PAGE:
To fix existing uses, remove depfile and directly specify all the dependencies in .bp files. For example:

gensrcs {
    name: "framework-cppstream-protos",
    tools: [
    cmd: "mkdir -p $(genDir)/$(in) " +
        "&& $(location aprotoc) " +
        "  --plugin=$(location protoc-gen-cppstream) " +
        "  -I . " +
        "  $(in) ",
    srcs: [
    output_extension: "srcjar",

where bar.proto imports external.proto would become

gensrcs {
    name: "framework-cppstream-protos",
    tools: [
    tool_files: [
    cmd: "mkdir -p $(genDir)/$(in) " +
        "&& $(location aprotoc) " +
        "  --plugin=$(location protoc-gen-cppstream) " +
        "  $(in) ",
    srcs: [
    output_extension: "srcjar",

as in

BUILD_BROKEN_DEPFILE can be used to allowlist usage of depfile in gensrcs.

If depfile is needed for generating javastream proto, java_library with proto.type set stream is the alternative solution. Sees for an example.

Genrule starts disallowing directory inputs

To better specify the inputs to the build, we are restricting use of directories as inputs to genrules.

To fix existing uses, change inputs to specify the inputs and update the command accordingly. For example:

genrule: {
    name: "foo",
    srcs: ["bar"],
    cmd: "cp $(location bar)/*.xml $(gendir)",

would become

genrule: {
    name: "foo",
    srcs: ["bar/*.xml"],
    cmd: "cp $(in) $(gendir)",

BUILD_BROKEN_INPUT_DIR_MODULES can be used to allowlist specific directories with genrules that have input directories.

Dexpreopt starts enforcing <uses-library> checks (for Java modules)

In order to construct correct class loader context for dexpreopt, build system needs to know about the shared library dependencies of Java modules listed in the <uses-library> tags in the manifest. Since the build system does not have access to the manifest contents, that information must be present in the build files. In simple cases Soong is able to infer it from its knowledge of Java SDK libraries and the libs property in Android.bp, but in more complex cases it is necessary to add the missing information in Android.bp/ manually.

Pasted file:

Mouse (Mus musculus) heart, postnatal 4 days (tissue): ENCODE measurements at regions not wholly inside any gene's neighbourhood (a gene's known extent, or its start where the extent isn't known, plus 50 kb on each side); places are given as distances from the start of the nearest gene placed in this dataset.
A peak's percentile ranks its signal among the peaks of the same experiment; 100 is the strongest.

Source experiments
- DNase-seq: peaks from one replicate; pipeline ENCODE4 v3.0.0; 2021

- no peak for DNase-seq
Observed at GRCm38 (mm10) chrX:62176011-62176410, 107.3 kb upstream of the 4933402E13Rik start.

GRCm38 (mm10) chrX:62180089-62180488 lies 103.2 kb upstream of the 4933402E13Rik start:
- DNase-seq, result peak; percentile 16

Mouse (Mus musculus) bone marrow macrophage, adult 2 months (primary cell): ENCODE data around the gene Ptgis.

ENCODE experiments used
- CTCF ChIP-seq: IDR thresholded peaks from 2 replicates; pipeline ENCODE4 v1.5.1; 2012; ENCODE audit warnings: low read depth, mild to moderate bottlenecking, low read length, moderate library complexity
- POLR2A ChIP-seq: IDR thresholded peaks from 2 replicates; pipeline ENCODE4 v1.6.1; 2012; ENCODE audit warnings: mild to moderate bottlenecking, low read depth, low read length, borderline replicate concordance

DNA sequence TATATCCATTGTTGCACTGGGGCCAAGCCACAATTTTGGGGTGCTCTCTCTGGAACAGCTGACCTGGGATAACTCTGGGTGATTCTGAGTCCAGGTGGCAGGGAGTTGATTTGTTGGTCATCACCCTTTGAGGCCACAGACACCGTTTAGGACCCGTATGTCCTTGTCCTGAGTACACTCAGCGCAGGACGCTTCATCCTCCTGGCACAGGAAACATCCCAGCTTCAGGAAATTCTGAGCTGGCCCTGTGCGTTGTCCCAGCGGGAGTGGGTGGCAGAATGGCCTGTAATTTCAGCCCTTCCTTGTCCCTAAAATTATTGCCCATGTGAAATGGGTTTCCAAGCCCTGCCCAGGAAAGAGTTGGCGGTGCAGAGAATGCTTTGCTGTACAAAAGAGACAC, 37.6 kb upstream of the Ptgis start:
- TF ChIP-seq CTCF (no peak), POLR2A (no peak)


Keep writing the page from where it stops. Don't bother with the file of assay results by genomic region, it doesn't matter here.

To specify a list of libraries for a given modules, use:

  • Android.bp properties: uses_libs, optional_uses_libs

If a library is in libs, it usually should not be added to the above properties, and Soong should be able to infer the <uses-library> tag. But sometimes a library also needs additional information in its Android.bp/ file (e.g. when it is a java_library rather than a java_sdk_library, or when the library name is different from its module name, or when the module is defined in rather than Android.bp). In such cases it is possible to tell the build system that the library provides a <uses-library> with a given name (however, this is discouraged and will be deprecated in the future, and it is recommended to fix the underlying problem):

  • Android.bp property: provides_uses_lib

It is possible to disable the check on a per-module basis. When doing that it is also recommended to disable dexpreopt, as disabling a failed check will result in incorrect class loader context recorded in the .odex file, which will cause class loader context mismatch and dexopt at first boot.

  • Android.bp property: enforce_uses_lib

Finally, it is possible to globally disable the check:

  • For a given product: PRODUCT_BROKEN_VERIFY_USES_LIBRARIES := true
  • On the command line: RELAX_USES_LIBRARY_CHECK=true